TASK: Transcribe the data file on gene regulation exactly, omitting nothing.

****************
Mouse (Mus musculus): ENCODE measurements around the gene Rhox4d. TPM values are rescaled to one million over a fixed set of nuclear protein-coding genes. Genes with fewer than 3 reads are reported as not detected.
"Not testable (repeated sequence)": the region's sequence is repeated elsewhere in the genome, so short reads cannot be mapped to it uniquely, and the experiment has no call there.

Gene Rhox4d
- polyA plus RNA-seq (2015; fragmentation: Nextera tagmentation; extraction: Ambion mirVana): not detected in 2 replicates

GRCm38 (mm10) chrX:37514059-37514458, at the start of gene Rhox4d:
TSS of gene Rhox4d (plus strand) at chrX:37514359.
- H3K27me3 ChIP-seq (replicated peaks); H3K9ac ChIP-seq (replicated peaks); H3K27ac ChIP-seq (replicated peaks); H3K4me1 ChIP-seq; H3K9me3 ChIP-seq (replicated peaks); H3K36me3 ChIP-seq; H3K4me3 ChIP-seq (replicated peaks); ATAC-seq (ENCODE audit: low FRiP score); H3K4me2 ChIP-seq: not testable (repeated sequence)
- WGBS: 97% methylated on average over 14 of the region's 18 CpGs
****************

Mouse (Mus musculus): ENCODE measurements around the gene Rhox4d. TPM values are rescaled to one million over a fixed set of nuclear protein-coding genes. Genes with fewer than 3 reads are reported as not detected.
"Not testable (repeated sequence)": the region's sequence is repeated elsewhere in the genome, so short reads cannot be mapped to it uniquely, and the experiment has no call there.

Gene Rhox4d
- polyA plus RNA-seq (2015; fragmentation: Nextera tagmentation; extraction: Ambion mirVana): not detected in 2 replicates

GRCm38 (mm10) chrX:37514059-37514458, at the start of gene Rhox4d:
TSS of gene Rhox4d (plus strand) at chrX:37514359.
- H3K27me3 ChIP-seq (replicated peaks); H3K9ac ChIP-seq (replicated peaks); H3K27ac ChIP-seq (replicated peaks); H3K4me1 ChIP-seq; H3K9me3 ChIP-seq (replicated peaks); H3K36me3 ChIP-seq; H3K4me3 ChIP-seq (replicated peaks); ATAC-seq (ENCODE audit: low FRiP score); H3K4me2 ChIP-seq: not testable (repeated sequence)
- WGBS: 97% methylated on average over 14 of the region's 18 CpGs